If you ask any person who finds that they have cancer either when symptoms first manifest, which is already often at at a medium or late stage, and has only six months left to live or has a prognosis of 50% or less chance of recovery and remission, if they wish they could have done a scan for that cancer earlier on, they would irrefutably say yes.

It would be so painful and so obvious, and one wouldn’t want to ask this question because there’s nothing the person can do about it anymore.

These screenings involve technology that is far from magical. They exist, and the reason why it might not be borne out by the evidence isn’t because these diagnostic tools don’t work, it’s because they’re not done enough, imho.

It’s like saying, “we’ve vaccinated some percentage of the people and they’re still dying of these infectious diseases…where’s the evidence?” That’s why we have universal vaccination. An idea that is partially implemented that is marginally effective may become much more so if it is implemented thoroughly. Of course, cancer and infectious disease are hardly comparable in their causes and treatments, and there is a different strategy of “fighting” these two classes of diseases.

But as long as we don’t have a cure, we have to look for the next best thing, and for the sake of humanity and our fellow citizens, do something about it. We’re already fighting a metaphorical war on cancer, and spending billions of dollars.

How is it highly questionable that lung CT screening scans of high risk individuals does much to reduce lung cancer? I agree with you that the results might not be showing up. But just because a method doesn’t work at a certain level of thoroughness doesn’t mean that it won’t when it’s implemented more frequently. I think we’re at the point where everyone over 50 is a high risk individual. If you had a hundred million dollars, and wanted to do everything you could to reduce your mortality from cancer, there are many devices and tools that you could use to do something about it. The problem is, not everyone can afford to do this, and like all other aspects of life, resources are scarce, especially for people who are not wealthy.

My vision is that people will be able to, one day, know that if they access these widely available services, then they don’t have to worry about cancer taking their lives early. It’s a public health issue, and if the government won’t do something, it’s up to us to organize our own resources to create a substitute that will do something.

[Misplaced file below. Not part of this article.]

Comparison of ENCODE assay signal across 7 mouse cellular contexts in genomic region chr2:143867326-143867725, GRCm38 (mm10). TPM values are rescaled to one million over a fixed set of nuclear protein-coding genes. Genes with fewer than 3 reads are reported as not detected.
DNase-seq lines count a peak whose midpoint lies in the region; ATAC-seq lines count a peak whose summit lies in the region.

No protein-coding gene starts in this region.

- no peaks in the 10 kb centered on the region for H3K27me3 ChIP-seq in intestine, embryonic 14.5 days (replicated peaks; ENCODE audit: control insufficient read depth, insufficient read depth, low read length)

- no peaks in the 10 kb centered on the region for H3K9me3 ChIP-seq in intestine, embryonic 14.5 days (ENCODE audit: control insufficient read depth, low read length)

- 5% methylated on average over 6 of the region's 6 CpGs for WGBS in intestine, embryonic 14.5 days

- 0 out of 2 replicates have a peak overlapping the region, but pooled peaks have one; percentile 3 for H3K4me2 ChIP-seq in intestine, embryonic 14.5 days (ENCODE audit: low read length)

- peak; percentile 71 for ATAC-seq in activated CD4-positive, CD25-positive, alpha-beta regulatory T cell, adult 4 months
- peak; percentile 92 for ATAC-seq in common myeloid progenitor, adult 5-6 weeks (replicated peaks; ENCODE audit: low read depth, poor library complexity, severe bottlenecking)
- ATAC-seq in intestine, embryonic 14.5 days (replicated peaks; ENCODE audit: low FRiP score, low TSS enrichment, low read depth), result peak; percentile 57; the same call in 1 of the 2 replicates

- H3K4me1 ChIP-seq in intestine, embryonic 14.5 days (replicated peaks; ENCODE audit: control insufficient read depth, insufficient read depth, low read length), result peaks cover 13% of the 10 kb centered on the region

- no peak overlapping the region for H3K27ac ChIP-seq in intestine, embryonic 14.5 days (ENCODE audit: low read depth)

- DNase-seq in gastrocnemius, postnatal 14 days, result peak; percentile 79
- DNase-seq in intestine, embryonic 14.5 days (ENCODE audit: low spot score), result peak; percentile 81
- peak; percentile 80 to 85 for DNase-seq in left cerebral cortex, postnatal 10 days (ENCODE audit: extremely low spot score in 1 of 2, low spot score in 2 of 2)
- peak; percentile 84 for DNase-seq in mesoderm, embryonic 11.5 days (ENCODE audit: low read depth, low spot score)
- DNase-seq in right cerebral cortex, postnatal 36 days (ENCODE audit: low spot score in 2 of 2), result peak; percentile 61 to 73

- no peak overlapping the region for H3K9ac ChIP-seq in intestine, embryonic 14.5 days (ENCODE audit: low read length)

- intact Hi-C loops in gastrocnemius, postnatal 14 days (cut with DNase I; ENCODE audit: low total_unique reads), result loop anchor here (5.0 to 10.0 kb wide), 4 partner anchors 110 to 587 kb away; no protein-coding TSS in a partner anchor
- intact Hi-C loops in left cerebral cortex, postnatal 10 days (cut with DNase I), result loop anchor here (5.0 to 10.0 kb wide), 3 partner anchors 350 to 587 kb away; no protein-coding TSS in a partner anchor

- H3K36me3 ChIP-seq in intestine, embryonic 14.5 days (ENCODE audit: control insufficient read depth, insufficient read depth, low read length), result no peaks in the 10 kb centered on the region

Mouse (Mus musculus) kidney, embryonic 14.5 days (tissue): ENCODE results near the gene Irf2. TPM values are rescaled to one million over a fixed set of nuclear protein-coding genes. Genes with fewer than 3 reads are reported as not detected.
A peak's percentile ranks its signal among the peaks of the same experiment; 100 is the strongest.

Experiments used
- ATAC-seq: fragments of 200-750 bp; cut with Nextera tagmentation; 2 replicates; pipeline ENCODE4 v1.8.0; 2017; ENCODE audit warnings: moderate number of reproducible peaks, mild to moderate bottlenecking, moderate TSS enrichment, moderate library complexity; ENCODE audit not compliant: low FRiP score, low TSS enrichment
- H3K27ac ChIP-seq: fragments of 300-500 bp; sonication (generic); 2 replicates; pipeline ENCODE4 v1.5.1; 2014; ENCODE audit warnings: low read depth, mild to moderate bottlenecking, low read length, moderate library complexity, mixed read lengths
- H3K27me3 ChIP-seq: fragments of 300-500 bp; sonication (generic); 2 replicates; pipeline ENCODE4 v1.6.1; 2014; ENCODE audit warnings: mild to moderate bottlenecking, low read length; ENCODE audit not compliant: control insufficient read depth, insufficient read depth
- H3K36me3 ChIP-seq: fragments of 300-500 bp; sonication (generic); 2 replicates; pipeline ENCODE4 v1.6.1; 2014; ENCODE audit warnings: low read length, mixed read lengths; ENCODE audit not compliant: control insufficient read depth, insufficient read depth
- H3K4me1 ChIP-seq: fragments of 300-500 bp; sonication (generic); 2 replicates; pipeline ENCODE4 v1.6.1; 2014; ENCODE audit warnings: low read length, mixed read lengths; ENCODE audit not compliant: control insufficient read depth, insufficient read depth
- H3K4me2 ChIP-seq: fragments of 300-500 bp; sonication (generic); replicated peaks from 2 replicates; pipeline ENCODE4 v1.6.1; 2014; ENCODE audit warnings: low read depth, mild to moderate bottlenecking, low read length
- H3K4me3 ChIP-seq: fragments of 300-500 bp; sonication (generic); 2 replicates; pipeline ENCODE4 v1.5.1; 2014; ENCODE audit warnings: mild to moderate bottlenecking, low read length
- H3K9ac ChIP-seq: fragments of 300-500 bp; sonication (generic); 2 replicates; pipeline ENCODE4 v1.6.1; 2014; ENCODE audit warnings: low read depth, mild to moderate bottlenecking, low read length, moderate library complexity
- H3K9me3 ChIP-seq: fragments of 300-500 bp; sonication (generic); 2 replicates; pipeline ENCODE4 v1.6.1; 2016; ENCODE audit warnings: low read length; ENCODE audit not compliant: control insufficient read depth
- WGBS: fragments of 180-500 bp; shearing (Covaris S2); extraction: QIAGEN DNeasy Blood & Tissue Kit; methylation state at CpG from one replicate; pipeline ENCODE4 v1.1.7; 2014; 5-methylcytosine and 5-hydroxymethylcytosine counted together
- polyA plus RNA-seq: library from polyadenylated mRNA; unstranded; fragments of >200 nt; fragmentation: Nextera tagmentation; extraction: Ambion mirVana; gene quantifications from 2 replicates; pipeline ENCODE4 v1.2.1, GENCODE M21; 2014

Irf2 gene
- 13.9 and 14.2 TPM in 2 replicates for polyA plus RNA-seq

I feel that we’re at a tipping point where the cost of healthcare will first increase steadily, and then decline precipitously, with the quality and availability of healthcare not being sacrificed. If the technology wasn’t there, then I would be far more pessimistic, but it’s there, I believe. It’s only a question of finding optimal ways to connect the technology with the needs of people.

Your faith in the diagnostic accuracy of MRI is wildly over optimistic. I’m not even going to get into your idea that you can get a computer algorithm to interpret the images - don’t you think that if that were currently achievable hospitals would be saving money on expensive radiology doctors?

Coming back to MRI - I’m going to make up some numbers which are fake, but in the ball park of real world numbers. You take 10,000 apparently healthy people and ten of them have a currently undetected cancer. You MRI them. The MRI is 90% sensitive and 90% specific for detecting “cancer” (these numbers are better than a real MRI).

Of your 10,000 people, 1000 have a false positive scan detecting some kind of abnormality that needs further testing. CT scans, endoscopies, blood tests, biopsies and possibly surgery. Not only does this put 1000 people (1 in 20 of your starting population) through a huge amount of stress, but all of these processes have their own risks. CT scans increase the risk of cancer. Colonoscopy has around 1% chance of causing bowel perforation, which can cause a fatal infection. Prostate cancer biopsies have around a 2% chance of causing sepsis, which can result in death. Surgery that goes wrong can be fatal. So of your 1000 people, it’s realistic that 20 of them come to some kind of actual harm because of your screening programme. And these are people who were healthy before they started this.

Now lets take your 10 people with an undetected cancer. Your MRI is 90% sensitive, so one of them gets missed. That person may later get symptoms of cancer, but they feel reassured that they had a clear MRI only months ago so they don’t go to their doctor as quickly as they would have done otherwise. The other 9 cancers get detected, so at this stage you’re almost even - you have harmed 10 people, falsely reassured one person and potentially helped 9.